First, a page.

Infrastructure, civil engineers and the MDGs

Infrastructure, civil engineers and the MDGs

Would the MDG targets be met even if all the required funds were available?

The perceived problem

  • Each of the MDG targets require some form of infrastructure for its realisation.

  • Funds available for the infrastructural revolution of developing countries are less than those required to close the huge infrastructure gap. At least US$31billion per year over the next decade is needed to close the infrastructure financing gap for Africa alone (World Bank, Nov 12, 2009, Sapa-AFP)

Is that all there is to the problem today?

Would the MDG targets be met even if all of the project funds were available? Does the civil engineer in the developing world fully appreciate the challenges associated with the dawn of urbanisation? Have the funds available been utilised on sustainable assets? What about the maintenance of existing assets? Have the leaking taps of corruption, "red tapes", and inefficiencies been fixed?

The lessons learnt from the success of yesterday will not necessarily solve the problems of today!

CHECKLIST OF POTENTIAL QUESTIONS
Design and sustainability

  • Did you design with a systems view in mind?
  • Is your design promoting the green (affluence and over consumption) or brown (poverty and under-development) agenda? (see Watermeyer, 2006)
  • Did you consider alternative proposals (best practices) or did you adopt the first available option?
  • Did you consider clean carbon and efficient technologies?
Procurement
  • Did you consider the right procurement strategy for the various components of the design?
  • Did you consider knowledge transfer to local people?
  • Did you twin youth with experience in your supervision team?
  • Did you follow procurement procedures in the selection of a contractor?

  • Asset management
    • Did you make maintenance matter in your design?
    • Did you consider the use of technologies that will lend themselves to upgrading in future?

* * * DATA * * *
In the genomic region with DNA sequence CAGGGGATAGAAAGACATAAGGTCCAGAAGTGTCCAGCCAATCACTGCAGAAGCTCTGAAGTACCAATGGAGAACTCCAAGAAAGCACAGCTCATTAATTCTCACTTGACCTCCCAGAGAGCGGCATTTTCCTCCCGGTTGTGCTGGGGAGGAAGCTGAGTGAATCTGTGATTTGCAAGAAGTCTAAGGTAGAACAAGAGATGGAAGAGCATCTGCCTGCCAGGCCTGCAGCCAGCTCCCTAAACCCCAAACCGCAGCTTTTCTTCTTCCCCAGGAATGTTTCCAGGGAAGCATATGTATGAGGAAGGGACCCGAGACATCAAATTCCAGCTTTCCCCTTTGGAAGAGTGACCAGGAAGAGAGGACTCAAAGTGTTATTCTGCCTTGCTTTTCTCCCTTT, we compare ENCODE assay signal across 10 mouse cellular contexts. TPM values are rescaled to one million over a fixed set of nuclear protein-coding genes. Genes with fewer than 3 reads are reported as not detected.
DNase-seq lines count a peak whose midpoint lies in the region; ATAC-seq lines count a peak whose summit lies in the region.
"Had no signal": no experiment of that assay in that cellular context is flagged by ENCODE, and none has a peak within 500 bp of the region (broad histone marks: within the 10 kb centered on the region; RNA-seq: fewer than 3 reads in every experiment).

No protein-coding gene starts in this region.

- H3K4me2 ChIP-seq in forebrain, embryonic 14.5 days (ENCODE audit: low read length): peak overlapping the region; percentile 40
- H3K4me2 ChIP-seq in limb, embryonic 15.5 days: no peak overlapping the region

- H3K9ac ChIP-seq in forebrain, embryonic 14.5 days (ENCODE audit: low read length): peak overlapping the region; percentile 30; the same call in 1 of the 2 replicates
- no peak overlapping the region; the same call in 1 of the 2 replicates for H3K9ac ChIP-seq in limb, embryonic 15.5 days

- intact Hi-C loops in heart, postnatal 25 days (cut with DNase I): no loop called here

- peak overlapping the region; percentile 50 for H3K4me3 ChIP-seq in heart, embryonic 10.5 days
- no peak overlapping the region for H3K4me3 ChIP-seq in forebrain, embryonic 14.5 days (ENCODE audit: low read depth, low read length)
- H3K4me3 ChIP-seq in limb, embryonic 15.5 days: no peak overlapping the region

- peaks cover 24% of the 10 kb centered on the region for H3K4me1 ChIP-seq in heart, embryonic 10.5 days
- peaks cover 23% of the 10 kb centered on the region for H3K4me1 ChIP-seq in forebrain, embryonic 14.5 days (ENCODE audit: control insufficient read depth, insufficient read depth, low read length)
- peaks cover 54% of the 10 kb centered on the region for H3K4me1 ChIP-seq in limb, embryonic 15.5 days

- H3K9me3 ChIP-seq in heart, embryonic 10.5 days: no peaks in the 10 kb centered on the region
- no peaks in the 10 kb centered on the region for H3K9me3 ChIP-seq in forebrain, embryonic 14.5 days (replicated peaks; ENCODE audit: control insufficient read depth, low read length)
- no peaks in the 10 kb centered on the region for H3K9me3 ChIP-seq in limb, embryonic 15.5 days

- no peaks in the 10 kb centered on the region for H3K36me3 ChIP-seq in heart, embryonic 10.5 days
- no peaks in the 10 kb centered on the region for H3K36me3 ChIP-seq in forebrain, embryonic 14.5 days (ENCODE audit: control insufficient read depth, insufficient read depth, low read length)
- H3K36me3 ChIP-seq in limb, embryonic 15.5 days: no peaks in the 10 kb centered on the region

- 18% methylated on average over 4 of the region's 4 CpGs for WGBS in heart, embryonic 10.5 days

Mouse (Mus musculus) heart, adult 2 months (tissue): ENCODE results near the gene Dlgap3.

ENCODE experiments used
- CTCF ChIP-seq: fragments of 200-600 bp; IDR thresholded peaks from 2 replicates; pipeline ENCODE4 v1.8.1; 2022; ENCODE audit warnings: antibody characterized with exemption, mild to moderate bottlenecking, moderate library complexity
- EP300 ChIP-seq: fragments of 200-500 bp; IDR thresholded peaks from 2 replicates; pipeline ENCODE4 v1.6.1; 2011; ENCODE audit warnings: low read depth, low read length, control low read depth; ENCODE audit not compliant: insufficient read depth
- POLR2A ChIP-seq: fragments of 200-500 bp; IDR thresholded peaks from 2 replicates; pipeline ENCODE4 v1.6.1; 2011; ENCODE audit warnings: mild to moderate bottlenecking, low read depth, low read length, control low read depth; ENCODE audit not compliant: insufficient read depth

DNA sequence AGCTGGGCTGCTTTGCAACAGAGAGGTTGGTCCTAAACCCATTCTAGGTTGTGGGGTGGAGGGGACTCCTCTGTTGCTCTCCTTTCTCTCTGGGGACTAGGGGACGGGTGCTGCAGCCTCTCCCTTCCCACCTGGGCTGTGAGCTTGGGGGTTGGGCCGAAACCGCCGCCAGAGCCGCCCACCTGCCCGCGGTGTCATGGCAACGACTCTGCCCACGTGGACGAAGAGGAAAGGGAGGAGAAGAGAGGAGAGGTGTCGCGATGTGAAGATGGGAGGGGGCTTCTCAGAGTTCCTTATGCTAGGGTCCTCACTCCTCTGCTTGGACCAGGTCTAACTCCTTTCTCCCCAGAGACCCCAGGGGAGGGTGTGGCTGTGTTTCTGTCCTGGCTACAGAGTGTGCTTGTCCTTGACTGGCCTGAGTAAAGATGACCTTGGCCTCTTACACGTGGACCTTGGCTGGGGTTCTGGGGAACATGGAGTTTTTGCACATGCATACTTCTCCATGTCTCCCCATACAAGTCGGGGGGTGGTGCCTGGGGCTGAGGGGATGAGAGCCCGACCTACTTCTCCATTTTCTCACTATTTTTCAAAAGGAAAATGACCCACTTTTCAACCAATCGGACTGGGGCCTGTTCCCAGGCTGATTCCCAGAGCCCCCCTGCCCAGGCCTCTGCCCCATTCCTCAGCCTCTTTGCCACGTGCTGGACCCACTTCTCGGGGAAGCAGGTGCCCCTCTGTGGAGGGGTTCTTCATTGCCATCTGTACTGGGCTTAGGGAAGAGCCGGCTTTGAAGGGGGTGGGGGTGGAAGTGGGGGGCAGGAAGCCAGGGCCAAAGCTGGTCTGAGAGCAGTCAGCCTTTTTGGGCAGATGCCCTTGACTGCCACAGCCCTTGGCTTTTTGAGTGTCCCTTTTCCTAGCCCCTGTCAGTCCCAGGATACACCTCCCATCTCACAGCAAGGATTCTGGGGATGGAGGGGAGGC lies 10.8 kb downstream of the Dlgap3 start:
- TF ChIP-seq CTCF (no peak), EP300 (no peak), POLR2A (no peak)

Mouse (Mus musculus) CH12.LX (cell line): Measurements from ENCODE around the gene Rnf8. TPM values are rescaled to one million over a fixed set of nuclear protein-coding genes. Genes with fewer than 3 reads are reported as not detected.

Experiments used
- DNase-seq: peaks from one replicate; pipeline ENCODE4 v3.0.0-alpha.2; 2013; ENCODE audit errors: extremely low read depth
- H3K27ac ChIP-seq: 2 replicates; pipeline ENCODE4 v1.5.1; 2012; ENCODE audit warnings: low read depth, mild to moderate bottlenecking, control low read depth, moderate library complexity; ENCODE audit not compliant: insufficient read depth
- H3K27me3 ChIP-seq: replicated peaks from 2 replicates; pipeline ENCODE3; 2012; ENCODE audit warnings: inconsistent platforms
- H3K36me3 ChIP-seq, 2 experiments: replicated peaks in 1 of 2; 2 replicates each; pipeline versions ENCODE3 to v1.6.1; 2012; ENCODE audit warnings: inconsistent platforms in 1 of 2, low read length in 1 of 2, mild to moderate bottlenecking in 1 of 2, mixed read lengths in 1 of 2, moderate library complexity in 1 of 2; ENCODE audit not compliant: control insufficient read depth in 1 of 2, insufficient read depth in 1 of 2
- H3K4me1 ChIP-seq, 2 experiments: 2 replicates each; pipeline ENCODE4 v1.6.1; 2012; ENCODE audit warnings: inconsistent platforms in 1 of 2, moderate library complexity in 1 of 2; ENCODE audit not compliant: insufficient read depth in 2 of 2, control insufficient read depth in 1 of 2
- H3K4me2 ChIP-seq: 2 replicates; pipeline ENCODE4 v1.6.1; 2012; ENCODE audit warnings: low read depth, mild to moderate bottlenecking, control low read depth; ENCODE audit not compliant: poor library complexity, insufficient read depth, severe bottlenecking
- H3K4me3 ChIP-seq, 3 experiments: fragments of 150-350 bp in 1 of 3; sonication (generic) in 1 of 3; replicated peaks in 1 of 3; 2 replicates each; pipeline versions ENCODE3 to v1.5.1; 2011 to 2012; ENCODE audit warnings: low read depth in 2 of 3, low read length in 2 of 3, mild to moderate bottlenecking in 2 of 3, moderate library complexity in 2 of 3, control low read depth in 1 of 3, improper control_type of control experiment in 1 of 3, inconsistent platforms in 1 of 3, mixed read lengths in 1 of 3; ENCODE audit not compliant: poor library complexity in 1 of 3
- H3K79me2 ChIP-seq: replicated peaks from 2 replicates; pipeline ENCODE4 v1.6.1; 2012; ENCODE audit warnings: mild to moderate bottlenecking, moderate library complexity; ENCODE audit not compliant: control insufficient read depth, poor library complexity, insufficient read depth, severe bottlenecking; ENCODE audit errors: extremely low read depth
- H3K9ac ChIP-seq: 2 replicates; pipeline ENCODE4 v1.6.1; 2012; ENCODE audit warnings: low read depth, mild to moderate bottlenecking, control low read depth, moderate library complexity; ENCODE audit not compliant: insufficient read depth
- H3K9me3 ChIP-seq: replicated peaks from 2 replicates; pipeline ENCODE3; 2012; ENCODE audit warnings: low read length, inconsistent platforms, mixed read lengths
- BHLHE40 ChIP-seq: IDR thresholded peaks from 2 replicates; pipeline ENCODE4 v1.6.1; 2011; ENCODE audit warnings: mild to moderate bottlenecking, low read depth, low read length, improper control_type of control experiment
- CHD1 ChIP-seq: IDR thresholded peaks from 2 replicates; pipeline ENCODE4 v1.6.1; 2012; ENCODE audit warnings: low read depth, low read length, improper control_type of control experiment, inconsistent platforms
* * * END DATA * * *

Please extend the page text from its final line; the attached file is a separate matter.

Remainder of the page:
<"The most serious mistakes are not being made as a result of wrong answers. The truly dangerous thing is asking the wrong questions." – Peter Drucker
    "The most serious mistakes are not being made as a result of wrong answers. The truly dangerous thing is asking the wrong questions." – Peter Drucker

Look beyond safety and economic considerations in designing infrastructure

"It is better to know most of the questions than all of the answers" – James Thurber

The civil engineer in a developing world:

  • Must consider issues of asset management, environmental sustainability, and socio-cultural sensitivity for infrastructure integration. Infrastructural development should also lead to the alleviation of poverty. It poses many other questions outside the traditional safety and economic concepts that underpin designs.

  • Must be more proactive in planning, design and procurement responsibilities and the need to appreciate that these responsibilities hugely influence the ultimate value for money in infrastructure delivery.

  • Must keep abreast of best practice methods for the design of sustainable infrastructure, to meet the challenges of today and fulfil the needs and aspirations of people now and into the future

The best engineering solution to a problem is one that, in addition to safety and economic considerations, answers questions on asset management, environmental sustainability and socio-cultural sensitivity including poverty alleviation.

 

References

  1. Foster, V (2008) Overhauling the Engine of Growth: Infrastructure in Africa
  2. World Bank Unit Cost of Infrastructure Projects in Sub-Saharan Africa
  3. Watermeyer, R (2006) Poverty reduction responses to the millennium Development Goals